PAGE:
Summary: A look at how we too often only pray in emergencies and some steps toward a deeper prayer life.

[Skit: Say that you’re going to demonstrate the way that we often pray. Say, “Dear God. . .” and have someone respond over the sound system, “911. What’s your emergency?”]

EVERYONE BELIEVES IN PRAYER SOMETIMES: Everyone prays in an emergency.

- Jonah 1:5.

- I think it’s safe to presume that his ship of sailors was not normally having any chapel services. You’ve got to figure that this ship, like most, was full of cussing and rum and gambling. Yet when the storm rose and their lives were threatened, the Bible says that they all cried out to their gods. That phrase doesn’t mean that they were all seriously religious people – there’s almost no chance of that. It means that each had some mental formation of who they believed god was – even if they weren’t actively following Him – and they cried out to him/her/they/it in desperation.

- Everyone prays in an emergency.

- It doesn’t matter how hardened or how far from God someone is – if you’re in the ER and their loved one is hanging by a thread, they all welcome the preacher saying a prayer.

- That’s a good thing, right? It’s good that they’re calling out to God, right?

- Well, many of us do that as the way that we pray in our lives – we only call out to Him in emergencies.

- What’s wrong with that?

WHAT'S WRONG WITH THAT? God wants to be loved, not used.

- Imagine two phone calls.

- One phone call is to 911. You’re only calling to report an emergency and get help.

- The second phone call is to your best friend. You find out what’s been going on, talk about each other’s lives, and enjoy just being with that person over the phone.

- Many of us pray like the first of those two. We only pray when there’s an emergency and we only pray to get help.

- We’re using God to fix our problems.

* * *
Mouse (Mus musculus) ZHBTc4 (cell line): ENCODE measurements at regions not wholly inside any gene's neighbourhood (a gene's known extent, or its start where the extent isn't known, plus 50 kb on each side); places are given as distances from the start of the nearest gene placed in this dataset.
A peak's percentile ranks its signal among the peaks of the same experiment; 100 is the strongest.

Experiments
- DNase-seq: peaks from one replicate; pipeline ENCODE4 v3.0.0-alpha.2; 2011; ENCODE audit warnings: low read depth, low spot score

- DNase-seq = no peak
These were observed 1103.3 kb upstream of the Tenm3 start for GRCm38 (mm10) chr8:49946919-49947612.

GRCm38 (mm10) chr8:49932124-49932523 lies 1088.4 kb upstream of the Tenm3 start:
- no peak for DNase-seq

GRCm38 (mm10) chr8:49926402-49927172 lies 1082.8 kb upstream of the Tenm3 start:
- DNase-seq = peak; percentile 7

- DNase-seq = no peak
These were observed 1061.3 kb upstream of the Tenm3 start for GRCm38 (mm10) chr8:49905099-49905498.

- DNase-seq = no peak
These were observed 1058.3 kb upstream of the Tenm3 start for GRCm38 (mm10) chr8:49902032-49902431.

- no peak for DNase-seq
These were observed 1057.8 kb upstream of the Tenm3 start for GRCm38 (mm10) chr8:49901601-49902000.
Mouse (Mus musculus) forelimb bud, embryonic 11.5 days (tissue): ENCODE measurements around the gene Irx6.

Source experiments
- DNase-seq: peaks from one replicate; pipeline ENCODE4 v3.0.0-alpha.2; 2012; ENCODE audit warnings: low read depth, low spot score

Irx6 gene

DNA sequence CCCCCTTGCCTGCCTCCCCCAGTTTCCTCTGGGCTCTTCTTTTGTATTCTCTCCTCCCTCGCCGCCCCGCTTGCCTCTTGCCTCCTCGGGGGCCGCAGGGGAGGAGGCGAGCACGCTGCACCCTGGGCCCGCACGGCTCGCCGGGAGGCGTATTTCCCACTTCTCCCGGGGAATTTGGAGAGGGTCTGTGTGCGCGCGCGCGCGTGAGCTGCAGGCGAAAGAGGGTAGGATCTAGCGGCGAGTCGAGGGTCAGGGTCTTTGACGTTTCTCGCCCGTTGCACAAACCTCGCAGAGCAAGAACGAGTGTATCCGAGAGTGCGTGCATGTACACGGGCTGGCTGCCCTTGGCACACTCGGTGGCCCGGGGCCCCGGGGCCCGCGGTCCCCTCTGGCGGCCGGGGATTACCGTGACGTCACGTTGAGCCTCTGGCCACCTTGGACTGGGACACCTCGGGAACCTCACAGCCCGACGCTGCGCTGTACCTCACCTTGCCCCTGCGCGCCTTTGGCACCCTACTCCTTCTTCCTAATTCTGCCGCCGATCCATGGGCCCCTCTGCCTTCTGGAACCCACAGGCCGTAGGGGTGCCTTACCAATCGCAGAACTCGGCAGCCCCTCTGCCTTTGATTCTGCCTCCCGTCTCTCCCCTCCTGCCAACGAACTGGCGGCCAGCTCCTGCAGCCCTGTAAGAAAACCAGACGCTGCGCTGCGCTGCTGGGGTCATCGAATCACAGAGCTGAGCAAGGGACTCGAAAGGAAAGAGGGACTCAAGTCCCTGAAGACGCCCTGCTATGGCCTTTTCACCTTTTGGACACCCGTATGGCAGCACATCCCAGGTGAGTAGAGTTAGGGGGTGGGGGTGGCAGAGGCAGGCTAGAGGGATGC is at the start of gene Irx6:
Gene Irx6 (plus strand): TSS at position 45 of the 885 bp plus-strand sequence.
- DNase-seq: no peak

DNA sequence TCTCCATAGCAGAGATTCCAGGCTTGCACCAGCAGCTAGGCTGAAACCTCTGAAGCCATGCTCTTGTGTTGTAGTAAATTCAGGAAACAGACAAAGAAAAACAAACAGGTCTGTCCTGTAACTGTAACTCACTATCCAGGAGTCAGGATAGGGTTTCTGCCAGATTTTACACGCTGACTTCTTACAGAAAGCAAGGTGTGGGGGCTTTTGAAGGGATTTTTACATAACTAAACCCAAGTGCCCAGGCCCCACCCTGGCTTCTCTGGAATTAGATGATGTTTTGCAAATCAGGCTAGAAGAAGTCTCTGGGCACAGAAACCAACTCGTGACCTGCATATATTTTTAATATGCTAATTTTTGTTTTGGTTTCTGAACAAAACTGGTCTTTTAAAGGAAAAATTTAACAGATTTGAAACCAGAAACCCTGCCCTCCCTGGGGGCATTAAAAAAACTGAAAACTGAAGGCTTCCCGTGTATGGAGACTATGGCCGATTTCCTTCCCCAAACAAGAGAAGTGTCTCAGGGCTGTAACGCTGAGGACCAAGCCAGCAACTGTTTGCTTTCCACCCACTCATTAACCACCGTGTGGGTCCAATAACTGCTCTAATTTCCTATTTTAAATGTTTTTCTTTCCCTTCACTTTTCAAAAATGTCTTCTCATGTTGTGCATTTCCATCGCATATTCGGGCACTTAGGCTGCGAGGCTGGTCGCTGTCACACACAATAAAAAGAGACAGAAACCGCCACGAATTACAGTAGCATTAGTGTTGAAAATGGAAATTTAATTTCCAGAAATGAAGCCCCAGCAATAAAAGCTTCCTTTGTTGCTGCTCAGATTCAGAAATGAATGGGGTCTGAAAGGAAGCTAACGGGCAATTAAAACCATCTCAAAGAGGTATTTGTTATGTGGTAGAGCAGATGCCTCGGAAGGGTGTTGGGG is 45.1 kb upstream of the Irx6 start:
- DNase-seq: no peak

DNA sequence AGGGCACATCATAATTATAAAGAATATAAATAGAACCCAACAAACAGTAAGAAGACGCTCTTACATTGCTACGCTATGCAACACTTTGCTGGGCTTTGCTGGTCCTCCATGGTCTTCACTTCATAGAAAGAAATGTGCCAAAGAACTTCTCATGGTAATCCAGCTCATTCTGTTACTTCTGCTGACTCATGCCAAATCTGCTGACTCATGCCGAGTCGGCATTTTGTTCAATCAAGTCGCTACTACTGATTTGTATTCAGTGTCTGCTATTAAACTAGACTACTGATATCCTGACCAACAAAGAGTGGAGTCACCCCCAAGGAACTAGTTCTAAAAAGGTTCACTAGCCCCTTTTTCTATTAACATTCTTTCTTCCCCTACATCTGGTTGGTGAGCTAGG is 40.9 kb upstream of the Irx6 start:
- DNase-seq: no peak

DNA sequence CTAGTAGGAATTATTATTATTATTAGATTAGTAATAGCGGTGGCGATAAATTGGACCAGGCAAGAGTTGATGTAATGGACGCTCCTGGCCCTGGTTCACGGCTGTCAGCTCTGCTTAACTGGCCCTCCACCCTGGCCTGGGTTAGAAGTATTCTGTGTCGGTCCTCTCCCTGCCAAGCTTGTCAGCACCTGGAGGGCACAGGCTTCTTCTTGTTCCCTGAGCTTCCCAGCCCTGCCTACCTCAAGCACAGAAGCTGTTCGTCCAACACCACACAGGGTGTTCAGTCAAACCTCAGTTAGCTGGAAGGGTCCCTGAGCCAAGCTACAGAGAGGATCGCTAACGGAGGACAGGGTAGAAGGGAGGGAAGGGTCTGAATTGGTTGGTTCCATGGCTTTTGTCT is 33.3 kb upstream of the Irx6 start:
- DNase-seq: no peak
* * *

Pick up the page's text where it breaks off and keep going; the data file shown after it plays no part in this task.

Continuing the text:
- That kind of 911 praying is essentially using God. We just want Him for what He can do for us.

- God doesn’t want to be used, He wants to be loved.

- Imagine a college boyfriend and girlfriend. The girl only calls the boy when she needs something – dead battery, a ride home, someone to eat dinner with, someone to talk to when she’s lonely. The boy would justifiably be bothered by that relationship. The girl doesn’t love him – she’s merely using Him.

- You could do the same example with a father and son. The father doesn’t want to just hear from his son whenever he needs money or a ride. He’d like the son to want to talk to him sometimes.

- Too often we don’t want God – we just want what He can do.

- That’s why we wait until an emergency to pray. We only want to talk to Him if we’ve reached a point where there’s no one else who can fix our problem.

- Am I doing this in my prayer life?

- It’s easy to think about non-Christians and how they’re inclined to call out to God only in a moment of crisis, but there are way too many Christians who do the same thing. We say that prayer changes things but then we just don’t pray except for Sunday services and 911 situations.

- It’s much worse for a Christian to do this than for a non-Christian. It’s not entirely surprising that a non-Christian would do this – after all, their lack of commitment to God is evidence that they don’t want too much of God in their lives. The Christian, though, has said they do want God in their lives, that they do believe that God is loving and gracious, that they believe in the power of prayer. To essentially claim all that by your belief in Jesus and then not pray is worse.


1. Start a daily prayer time.

- Emergency prayer involves forgetting about God for extended periods of time and then just calling out to Him in the moment of crisis.

- A key step beyond that 911 prayer is to have a daily prayer time. Of course, it’s even better than we move to “praying without ceasing” where we’re constantly thinking and speaking to God throughout the day, but this is a place to start.

- You can pick whenever you want, but I would recommend having a consistent time each day. If you don’t, it’s too easy to get to the end of your day and realize that you’ve forgotten to do it.

- My preference is for first thing in the morning, but you can find a time that works for you: first thing, lunch, after dinner, before bed, whenever.

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